The hunt for the infamous Fenn Treasure ended in 2020, so it may be fitting (or maybe part of the plan?) that Forrest Fenn should pass on in 2020 to a new treasure hunt in the great beyond. The Santa Fe New Mexican announced that Fenn died on September 8th in his home in Santa Fe. Santa Fe Police spokesman Greg Gurulé said Fenn died of natural causes at the age of 90.
Followers of Fenn’s long life and famous treasure hunt – this writer is one of them – know that Forrest never believed he would reach this age … he was diagnosed with terminal cancer in 1988. That seemingly fatal prognosis and equally mystifying recovery inspired him in 2010 to hide a box containing $2 million worth of coins, jewels and expensive items somewhere in the Rocky Mountains in a spot easily reachable on foot by someone who was 79. Thus began 10 years of fun for Fenn and 10 years of frustration – and at least five deaths – for treasure hunters.
“A pilot in the U.S. Air Force, Fenn flew hundreds of combat missions during the Vietnam War. After his service, he was a gallery owner for decades in Santa Fe. He authored 10 books, including The Thrill of the Chase, which spurred interest in both the treasure hunt and his life.”
Fenn said the treasure was located north of Santa Fe at an elevation over 5,000 feet above sea level and not in Nevada, Idaho, Utah or Canada or near the Rio Grande River. That put it in either New Mexico, Colorado, Wyoming, or Montana. His book gave a few more clues. It’s estimated that 350,000 people looked for the treasure, a hunt that picked up national publicity in 2012 with an interview in Newsweek.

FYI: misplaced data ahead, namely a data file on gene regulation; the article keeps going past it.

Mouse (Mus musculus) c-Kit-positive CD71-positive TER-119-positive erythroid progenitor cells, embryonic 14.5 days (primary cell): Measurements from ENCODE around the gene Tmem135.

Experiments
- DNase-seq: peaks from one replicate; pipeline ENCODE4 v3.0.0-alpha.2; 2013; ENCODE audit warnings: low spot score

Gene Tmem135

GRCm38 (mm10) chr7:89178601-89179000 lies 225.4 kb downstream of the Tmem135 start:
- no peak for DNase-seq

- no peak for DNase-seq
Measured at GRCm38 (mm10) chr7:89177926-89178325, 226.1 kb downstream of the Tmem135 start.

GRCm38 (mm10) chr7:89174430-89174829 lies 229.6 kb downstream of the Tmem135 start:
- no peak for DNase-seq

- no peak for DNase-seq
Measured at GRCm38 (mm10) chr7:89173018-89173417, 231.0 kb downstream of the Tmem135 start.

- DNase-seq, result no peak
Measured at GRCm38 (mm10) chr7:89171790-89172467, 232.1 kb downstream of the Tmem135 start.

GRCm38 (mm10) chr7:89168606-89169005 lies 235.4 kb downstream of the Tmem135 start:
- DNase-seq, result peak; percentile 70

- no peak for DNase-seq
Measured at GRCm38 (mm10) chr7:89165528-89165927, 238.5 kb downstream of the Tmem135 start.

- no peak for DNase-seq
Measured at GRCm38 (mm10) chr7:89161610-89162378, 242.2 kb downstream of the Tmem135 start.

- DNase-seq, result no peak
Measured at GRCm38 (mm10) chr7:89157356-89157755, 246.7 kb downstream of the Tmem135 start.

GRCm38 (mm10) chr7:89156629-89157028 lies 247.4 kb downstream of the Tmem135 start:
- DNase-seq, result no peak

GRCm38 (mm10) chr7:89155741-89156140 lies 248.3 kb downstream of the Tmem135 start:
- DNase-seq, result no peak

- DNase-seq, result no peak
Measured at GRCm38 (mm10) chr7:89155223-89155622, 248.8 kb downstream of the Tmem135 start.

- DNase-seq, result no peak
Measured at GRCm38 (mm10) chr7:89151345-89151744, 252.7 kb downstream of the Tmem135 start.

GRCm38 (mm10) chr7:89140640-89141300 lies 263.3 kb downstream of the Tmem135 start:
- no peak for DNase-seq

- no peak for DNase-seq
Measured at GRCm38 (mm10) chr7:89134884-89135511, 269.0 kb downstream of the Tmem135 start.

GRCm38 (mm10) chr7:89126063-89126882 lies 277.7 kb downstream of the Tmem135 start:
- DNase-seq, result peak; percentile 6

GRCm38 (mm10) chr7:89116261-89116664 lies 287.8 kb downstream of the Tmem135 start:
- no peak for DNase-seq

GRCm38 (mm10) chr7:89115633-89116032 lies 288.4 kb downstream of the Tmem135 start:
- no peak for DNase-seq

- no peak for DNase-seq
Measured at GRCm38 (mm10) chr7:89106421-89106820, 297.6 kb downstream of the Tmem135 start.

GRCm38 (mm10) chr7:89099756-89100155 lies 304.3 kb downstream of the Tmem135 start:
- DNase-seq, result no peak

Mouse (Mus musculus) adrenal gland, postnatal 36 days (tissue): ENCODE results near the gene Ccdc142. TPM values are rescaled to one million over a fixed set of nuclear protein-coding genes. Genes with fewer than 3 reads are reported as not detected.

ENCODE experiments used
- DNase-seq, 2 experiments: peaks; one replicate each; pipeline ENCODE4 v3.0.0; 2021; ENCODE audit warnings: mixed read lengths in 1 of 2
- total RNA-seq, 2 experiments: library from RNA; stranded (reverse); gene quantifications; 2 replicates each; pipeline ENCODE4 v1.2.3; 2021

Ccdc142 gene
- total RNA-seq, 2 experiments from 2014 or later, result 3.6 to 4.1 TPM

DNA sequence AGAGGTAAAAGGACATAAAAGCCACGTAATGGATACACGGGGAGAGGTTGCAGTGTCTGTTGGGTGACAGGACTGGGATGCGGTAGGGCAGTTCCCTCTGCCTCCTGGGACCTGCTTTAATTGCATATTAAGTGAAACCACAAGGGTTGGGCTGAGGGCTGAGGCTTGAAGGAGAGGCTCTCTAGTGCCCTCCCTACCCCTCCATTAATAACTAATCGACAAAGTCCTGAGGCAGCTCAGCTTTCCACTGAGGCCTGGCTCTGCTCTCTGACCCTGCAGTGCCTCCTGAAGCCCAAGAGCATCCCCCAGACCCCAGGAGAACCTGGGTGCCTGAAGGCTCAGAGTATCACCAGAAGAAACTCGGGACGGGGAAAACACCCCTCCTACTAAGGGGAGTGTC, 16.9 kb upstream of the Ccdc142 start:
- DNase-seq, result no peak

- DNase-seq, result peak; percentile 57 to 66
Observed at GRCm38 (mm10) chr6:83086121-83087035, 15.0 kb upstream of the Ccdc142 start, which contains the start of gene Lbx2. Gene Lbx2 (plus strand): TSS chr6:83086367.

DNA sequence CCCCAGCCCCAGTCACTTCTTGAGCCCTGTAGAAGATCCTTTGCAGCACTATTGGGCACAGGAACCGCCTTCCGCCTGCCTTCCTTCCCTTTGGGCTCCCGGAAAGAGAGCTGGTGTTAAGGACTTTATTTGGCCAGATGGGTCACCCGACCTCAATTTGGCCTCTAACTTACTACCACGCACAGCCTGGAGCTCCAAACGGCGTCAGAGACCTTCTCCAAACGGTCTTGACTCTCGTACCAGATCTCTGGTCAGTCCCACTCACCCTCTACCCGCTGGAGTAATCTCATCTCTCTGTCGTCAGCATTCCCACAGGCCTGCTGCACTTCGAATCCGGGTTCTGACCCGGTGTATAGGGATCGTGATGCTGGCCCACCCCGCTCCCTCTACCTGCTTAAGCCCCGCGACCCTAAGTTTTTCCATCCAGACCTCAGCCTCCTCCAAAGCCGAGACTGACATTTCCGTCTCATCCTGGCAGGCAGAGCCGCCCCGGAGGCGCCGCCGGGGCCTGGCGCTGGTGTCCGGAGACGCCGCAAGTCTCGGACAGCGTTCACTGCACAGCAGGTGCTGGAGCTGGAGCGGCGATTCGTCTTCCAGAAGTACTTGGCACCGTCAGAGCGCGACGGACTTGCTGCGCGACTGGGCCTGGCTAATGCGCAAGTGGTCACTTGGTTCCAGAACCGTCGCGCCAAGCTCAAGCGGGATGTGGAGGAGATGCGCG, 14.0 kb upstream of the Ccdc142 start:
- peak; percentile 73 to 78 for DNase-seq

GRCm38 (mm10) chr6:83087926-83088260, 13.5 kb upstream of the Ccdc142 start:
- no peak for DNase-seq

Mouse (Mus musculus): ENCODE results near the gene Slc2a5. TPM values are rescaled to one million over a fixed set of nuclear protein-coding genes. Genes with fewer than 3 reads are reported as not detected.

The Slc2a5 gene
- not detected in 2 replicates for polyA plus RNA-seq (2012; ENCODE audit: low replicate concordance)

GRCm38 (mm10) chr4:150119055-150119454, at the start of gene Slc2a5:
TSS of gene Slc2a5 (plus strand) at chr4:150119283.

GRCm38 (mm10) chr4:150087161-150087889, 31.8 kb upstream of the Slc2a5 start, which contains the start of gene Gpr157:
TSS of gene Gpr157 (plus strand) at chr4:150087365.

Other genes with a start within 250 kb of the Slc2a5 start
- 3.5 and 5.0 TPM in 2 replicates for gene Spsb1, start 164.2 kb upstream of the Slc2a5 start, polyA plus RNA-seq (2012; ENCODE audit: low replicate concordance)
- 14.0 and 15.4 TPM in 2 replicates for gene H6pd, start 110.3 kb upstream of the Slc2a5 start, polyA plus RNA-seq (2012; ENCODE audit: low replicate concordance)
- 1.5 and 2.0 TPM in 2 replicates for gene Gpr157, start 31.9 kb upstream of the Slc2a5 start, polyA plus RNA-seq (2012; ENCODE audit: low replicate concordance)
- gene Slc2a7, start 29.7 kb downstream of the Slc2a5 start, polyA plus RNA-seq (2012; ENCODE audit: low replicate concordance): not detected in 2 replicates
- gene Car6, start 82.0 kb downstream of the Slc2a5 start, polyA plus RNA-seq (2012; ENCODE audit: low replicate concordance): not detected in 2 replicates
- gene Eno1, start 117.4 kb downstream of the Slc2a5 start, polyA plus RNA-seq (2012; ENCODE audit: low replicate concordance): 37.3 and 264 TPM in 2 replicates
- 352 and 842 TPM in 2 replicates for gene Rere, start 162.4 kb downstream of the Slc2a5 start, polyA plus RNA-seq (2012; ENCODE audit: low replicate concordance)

“It was under a canopy of stars in the lush, forested vegetation of the Rocky Mountains and had not moved from the spot where I hid it more than 10 years ago. I do not know the person who found it, but the poem in my book led him to the precise spot.”
On June 6, 2020, Fenn announced that the treasure, which may now be worth closer to $3 million, had been found under a tree in Wyoming by an unnamed person who sent photos and other evidence which confirmed the discovery – something many doubted, especially since Fenn, at the request of the finder, released nothing more than a few photos of the found treasure.
And now, Forrest Fenn will tell us no more about his treasure … unless the crafty eccentric left more for us to read or hear about it. This writer wouldn’t put it past him. After all, Fenn said at one time that he would be buried with his treasure.
“To all of those who did not find the treasure, we hope that you got some enjoyment from the chase.”
This writer certainly did. Thanks for some great stories, Forrest Fenn. You were truly one of a kind.
(This is a breaking story. More details if and when they occur.)